Special Issues-10-01-2016

Click the title above to open the LCGC North America October 2016 Advances in Food and Beverage Analysis Supplement, Vol 34 No s10, in an interactive PDF format.

An automated method for determination of water in liquid sweeteners was developed utilizing headspace gas chromatography (GC) and ionic liquid-based capillary GC columns. This method allowed for the rapid determination of water with minimal sample pretreatment. In addition to providing fast analysis time for the samples, the headspace GC method was found to be accurate and precise for the measurement of water in 16 liquid sweeteners. This method was shown to be widely applicable for sugar and sugarless based sweeteners and likely, more accurate than Karl Fischer titration.

A method based on salting-out assisted liquid-liquid extraction for the analysis of α-dicarbonyls in wines was developed. The sample preparation procedure consists in a single step, involving the simultaneous extraction and derivatization of the analytes using an o-phenylenediamine–acetonitrile solution with NaCl as the salting-out agent. The obtained organic phase is collected and directly analyzed by liquid chromatography with spectrophotometric detection. The studied α-dicarbonyls were determined in eight wines.

As a result of the rapidly growing cannabis industry, many testing laboratories are looking for efficient, reliable, and cost-effective analytical methods to analyze chemical residues, such as pesticides, mycotoxins, solvent residues, terpenes, and heavy metals, as well as cannabinoid concentration in cannabis-infused edibles and beverages. In this article, QuEChERS (quick, easy, cheap, effective, rugged and safe), a sample preparation technique widely adopted in the food testing industry, is introduced to the discipline of forensic testing as a viable method for the extraction of pesticides and cannabinoids in various complex sample matrices. Comparison of the claimed amounts of cannabinoids versus the actual amounts as well as the pesticide residue levels in edible and beverage samples is discussed.

Special Issues

Using an LC–MS method in conjunction with two complementary types of chromatographic retention modes-reversed phase and aqueous normal phase-various compounds present in mesquite flour extracts were identified. Because of the diverse types of chemical constituents found in such natural product extracts, a single chromatographic mode may not be sufficient for a comprehensive characterization. However, the combination of reversed phase and aqueous normal phase LC can encompass a wide range of analyte polarity. This characterization of the composition of mesquite flour could be used in future studies elucidating the beneficial health effects of their consumption.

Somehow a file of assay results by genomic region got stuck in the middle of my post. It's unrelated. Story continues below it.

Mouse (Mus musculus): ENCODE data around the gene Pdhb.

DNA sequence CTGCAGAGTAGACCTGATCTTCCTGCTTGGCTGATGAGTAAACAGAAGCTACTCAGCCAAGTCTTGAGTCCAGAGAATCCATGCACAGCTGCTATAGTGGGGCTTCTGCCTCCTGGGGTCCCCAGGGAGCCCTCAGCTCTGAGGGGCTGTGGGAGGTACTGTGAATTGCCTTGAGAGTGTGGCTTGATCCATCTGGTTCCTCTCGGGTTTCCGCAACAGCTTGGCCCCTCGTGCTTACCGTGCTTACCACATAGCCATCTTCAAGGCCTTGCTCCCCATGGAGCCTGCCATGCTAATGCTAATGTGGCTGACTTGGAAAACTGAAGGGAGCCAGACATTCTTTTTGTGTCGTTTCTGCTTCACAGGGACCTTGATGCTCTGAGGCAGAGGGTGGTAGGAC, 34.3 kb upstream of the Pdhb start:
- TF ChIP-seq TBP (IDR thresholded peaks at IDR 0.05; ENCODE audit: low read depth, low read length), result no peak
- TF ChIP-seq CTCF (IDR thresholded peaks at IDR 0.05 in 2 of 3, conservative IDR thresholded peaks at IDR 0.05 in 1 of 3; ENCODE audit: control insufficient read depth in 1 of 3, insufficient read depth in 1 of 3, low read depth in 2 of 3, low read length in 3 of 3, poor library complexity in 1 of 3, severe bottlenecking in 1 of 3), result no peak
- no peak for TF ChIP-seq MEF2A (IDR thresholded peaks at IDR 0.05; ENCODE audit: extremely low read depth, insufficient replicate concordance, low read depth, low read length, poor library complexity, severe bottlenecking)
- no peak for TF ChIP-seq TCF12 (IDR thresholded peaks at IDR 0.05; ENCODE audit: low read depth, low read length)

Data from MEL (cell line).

Speciation analysis of elemental contaminants in food and beverages has received much attention in recent years. Recent regulations limit inorganic arsenic, taking into account that arsenic toxicity is dependent on the species present. The analysis procedure thus needs to be able to differentiate inorganic from organic arsenic forms. LC-ICP-MS is commonly used for separation and detection of arsenic species, with the most widely used implementation being based on ion exchange and characterized by relatively long run times. Testing of increasing sample numbers means that analysis speed becomes a focal point for potential improvements. We developed a method based on ion interaction chromatography, allowing a reduction in run times to

The German Beer Purity Law of 1516 makes beer one of the best analyzed food products with the highest standards regarding quality, freshness, appearance, and flavor. According to this law, beer is allowed to contain hops, malt, yeast, and water as ingredients. Of course, beer also contains major B vitamins, bitter substances, and minerals and trace elements (such as Ca, Na, Mg, and Zn) that are important for human nutrition. However, undesirable substances such as pesticides and heavy metals (for instance Cd, Pb, Hg, Sb, and As) can be found as well, mostly as contaminants in brewing water and grains. In particular, the herbicide glyphosate has to be monitored carefully since it is discussed as a possible carcinogenic. The chromatography of glyphosate is challenging because of its high polarity. A well-established method including a derivatization step with 9-fluorenylmethyl chloroformate (FMOC) followed by LC–MS analysis is time-consuming and also susceptible to errors. A sample pretreatment without derivatization is desirable because it is faster and cheaper. A triple quadrupole mass spectrometer optimizes the analytical procedure and establishes a routine method for the analysis of glyphosate in beer. For the determination of low element concentrations, such as As, Se, Pb, Cd, and Zn, inductively coupled plasma-mass spectrometry (ICP-MS) is applied.